Raworth on the fallacy of endless growth
The economy is meant to continue growing forever, with little thought for its environmental limits, but one economist says this makes no sense, and proposes a different model.
Some things seem so patently obvious and so intuitively true that it’s almost impossible to imagine a time before they were discovered. What was it like to look out at the world before that apocryphal apple fell on Newton’s head; what did it mean to look up at the sun before Copernicus and think you were the centre of the universe?
The simplicity of these ideas belie their individual radicalism. Kate Raworth’s Doughnut Economics fits into this camp. It might not be talked about in Newtonian terms in 300 years time (Raworth is herself critical of the ‘economic sciences’ label the discipline has claimed for itself), but that doesn’t make the idea any less influential.
Her idea, “doughnut economics,” deserves some explanation. New economic theories usually try to explain things like the concentration of capital or the cost of labour relative to the unemployment rate, but Doughnut economics is more a way of rethinking the “what” part of the question, rather than the “why”.
So, “what” is the economy? It’s a question that has bedevilled us in New Zealand for some time. Marilyn Waring has been raging against the economic orthodoxy on questions like this for some time.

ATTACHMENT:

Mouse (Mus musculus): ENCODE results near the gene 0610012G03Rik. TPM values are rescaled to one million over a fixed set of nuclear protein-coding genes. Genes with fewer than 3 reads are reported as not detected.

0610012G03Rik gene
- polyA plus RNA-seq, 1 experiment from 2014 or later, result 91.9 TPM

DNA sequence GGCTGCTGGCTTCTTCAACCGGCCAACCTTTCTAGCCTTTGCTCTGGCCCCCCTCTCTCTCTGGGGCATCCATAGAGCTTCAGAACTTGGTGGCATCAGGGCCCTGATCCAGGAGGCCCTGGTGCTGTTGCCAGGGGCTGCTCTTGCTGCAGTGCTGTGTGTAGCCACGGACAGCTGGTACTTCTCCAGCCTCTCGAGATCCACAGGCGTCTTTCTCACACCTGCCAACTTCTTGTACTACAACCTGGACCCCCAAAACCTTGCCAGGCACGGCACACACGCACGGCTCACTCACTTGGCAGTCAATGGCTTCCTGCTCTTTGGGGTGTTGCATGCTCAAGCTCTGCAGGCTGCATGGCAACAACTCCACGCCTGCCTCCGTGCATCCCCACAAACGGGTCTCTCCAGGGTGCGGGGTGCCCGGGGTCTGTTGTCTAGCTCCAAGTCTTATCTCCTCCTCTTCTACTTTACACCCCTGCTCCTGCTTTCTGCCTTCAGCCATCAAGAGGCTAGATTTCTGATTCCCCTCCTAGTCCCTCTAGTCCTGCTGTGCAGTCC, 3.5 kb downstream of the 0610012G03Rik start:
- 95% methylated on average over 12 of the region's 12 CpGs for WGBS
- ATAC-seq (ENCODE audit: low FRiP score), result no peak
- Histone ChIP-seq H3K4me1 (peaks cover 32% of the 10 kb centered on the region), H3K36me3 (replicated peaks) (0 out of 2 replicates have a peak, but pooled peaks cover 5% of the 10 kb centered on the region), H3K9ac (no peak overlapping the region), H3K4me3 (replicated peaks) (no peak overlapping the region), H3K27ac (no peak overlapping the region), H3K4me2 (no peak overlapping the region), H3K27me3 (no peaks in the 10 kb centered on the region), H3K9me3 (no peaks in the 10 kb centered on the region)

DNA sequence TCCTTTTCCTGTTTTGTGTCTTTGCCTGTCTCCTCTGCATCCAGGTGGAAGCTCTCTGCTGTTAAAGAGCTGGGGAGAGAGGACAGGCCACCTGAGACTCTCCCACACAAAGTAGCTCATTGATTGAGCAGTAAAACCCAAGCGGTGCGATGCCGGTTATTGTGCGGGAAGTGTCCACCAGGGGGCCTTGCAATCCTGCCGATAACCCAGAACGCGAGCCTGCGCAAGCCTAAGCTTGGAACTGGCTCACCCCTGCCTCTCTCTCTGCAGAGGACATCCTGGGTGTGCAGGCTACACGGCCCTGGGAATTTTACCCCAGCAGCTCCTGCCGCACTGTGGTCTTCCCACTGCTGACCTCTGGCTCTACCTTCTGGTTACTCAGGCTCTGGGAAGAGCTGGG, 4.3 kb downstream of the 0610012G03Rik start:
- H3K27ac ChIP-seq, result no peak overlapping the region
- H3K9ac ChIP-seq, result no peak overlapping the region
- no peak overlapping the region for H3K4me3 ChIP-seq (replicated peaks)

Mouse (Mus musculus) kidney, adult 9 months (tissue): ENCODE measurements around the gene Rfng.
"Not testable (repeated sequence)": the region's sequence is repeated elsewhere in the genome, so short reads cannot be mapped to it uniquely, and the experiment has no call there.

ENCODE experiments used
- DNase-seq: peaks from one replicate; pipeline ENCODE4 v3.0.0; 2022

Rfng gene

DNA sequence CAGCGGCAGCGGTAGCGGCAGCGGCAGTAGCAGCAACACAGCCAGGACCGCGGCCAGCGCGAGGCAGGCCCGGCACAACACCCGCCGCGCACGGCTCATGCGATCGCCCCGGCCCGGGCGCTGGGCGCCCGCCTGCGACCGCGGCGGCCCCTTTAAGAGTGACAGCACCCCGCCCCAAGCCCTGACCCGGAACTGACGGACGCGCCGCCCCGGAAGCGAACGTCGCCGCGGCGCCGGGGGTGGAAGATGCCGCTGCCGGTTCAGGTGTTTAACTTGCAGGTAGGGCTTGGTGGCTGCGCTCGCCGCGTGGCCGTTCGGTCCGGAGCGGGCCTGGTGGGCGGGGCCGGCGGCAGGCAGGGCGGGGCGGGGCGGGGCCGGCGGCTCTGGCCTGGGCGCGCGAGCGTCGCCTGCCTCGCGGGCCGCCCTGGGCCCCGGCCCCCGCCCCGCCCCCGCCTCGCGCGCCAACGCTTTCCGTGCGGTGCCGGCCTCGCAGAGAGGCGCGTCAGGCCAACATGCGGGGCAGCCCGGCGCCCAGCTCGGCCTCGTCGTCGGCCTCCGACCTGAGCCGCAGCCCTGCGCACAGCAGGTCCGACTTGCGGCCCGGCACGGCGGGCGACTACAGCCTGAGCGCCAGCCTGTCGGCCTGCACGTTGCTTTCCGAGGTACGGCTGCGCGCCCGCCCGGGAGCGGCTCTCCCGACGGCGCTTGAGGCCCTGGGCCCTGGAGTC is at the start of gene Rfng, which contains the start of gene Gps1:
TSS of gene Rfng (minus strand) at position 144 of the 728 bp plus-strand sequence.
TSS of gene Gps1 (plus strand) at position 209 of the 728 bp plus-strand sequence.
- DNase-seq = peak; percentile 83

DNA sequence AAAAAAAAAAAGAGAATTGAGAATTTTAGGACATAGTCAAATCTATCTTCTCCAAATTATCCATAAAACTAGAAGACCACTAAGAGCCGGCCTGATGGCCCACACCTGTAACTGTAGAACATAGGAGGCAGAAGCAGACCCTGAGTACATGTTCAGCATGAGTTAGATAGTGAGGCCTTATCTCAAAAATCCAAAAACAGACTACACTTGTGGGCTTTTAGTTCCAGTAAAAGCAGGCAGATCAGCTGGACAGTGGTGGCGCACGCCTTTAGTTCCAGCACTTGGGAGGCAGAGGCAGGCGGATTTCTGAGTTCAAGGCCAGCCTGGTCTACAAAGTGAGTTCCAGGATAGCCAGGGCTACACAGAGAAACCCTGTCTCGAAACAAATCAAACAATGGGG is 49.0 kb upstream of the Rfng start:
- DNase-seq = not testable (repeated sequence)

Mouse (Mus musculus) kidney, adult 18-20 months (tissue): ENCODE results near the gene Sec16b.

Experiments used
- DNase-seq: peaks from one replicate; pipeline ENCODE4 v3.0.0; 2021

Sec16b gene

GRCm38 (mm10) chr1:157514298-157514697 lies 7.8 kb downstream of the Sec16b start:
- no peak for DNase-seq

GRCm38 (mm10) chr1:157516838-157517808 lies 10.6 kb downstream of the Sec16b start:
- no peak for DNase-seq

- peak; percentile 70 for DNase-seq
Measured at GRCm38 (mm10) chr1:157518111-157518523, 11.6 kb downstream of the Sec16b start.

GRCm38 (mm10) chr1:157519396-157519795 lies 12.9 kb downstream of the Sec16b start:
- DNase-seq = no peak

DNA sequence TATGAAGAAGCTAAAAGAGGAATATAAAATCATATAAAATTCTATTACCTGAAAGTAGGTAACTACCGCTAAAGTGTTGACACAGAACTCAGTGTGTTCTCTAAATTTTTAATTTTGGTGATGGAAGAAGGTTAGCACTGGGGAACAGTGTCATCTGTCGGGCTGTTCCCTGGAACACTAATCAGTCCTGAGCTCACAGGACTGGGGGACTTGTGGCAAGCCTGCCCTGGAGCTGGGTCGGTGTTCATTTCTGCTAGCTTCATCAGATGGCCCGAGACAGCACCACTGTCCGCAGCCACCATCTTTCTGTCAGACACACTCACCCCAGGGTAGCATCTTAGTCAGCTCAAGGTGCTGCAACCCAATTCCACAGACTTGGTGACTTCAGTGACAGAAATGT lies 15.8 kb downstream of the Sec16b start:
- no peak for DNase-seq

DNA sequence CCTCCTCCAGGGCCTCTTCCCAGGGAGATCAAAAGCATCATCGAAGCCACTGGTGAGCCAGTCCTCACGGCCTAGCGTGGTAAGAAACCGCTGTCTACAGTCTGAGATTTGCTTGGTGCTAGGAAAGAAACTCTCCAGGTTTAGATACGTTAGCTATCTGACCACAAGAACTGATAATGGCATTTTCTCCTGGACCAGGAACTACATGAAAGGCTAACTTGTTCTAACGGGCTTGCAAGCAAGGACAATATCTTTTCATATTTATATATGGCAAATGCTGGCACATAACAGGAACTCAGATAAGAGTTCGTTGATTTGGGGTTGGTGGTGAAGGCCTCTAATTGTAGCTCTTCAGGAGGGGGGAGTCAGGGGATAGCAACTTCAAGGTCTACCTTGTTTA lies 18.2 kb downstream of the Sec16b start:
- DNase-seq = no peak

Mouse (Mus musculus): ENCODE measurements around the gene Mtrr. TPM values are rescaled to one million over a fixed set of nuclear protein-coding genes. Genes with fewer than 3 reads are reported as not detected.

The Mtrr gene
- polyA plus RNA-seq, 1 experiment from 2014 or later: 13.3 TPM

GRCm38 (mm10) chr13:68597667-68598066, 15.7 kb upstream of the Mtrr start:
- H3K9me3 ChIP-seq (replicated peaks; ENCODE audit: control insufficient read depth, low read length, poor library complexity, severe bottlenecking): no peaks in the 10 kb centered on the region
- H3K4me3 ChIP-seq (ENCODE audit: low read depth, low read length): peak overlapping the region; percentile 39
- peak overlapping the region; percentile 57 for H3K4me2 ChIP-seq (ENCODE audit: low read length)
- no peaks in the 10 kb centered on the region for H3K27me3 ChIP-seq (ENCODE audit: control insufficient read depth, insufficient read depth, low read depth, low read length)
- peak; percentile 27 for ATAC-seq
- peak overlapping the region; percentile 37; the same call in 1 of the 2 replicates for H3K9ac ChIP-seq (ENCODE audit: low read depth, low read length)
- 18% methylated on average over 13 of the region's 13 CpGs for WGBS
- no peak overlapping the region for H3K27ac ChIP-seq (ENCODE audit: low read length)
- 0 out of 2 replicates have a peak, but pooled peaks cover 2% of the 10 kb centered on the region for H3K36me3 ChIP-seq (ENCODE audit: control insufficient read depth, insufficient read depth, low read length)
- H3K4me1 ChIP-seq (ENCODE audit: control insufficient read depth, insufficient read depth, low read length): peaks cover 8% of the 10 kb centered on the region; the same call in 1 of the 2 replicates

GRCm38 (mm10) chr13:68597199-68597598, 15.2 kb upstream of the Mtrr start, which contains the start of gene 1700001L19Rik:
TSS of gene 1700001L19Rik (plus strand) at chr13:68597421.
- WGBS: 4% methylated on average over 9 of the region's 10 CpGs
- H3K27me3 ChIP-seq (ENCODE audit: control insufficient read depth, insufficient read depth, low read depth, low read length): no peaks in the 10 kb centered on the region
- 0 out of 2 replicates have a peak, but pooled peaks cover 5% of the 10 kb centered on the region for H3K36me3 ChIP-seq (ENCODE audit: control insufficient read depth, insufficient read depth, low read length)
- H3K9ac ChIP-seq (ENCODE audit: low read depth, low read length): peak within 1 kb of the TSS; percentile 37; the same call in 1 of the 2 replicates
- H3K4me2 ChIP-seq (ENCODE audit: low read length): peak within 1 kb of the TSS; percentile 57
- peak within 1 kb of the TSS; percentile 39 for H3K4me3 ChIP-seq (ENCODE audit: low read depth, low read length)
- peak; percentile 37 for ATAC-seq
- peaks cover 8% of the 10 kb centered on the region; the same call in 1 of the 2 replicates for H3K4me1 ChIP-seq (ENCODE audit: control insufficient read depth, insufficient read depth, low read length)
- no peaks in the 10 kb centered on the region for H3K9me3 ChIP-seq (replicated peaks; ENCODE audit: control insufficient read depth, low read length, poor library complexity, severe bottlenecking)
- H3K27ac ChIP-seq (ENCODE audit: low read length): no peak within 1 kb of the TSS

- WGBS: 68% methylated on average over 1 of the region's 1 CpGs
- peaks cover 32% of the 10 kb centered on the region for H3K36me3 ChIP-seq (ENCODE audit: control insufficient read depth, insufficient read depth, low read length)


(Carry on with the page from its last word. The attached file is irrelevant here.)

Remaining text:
Take this example: a woman earning a full-time income is part of the economy — easily quantifiable by the amount of money she earns, saves and spends. But then she gives birth and takes time away from employment to rear her child. During this period, she effectively disappears from the economy. Our GDP actually shrinks, as it loses her income and spending, even though (in the crude, unemotional, and awkward language of economics) she is engaged in a clearly productive activity, bringing life into the world.
Raworth looks at this on an even grander scale, saying it’s time to connect the economy to the world in which it so obviously lives. Her idea is that an economy should exist in a space represented by a doughnut diagram.
Raworth’s doughnut is comprised of two-rings (it’s an American-style doughnut, just to be clear). The inner ring represents the human limits of the economy, the things that every economy should provide for the people living in it, like freedom from poverty. The outer ring represents that planetary limits on the economy, more or less represented by environmental indicators like air pollution and climate change.
The implications are obvious. Any decent economy must meet the needs of the people who contribute to it so they do not fall through the inner ring, but it must do so without exceeding the limits the planet has itself placed on the economy.
It’s one of those ideas that seems so obvious you’re surprised no-one thought of it earlier. It simply makes no sense that supply and demand curves, and never-ending GDP growth exist in a world unto themselves when what they represent — the supply of goods grown and built on earth, bought and sold by real people — are very much part of the real world.
Speaking to Newsroom ahead of her New Zealand tour, Raworth said she initially didn’t expect the book to find such traction.
“But I think there's just an extraordinary hunger in the world for new ideas that make sense for the 21st century,” she said.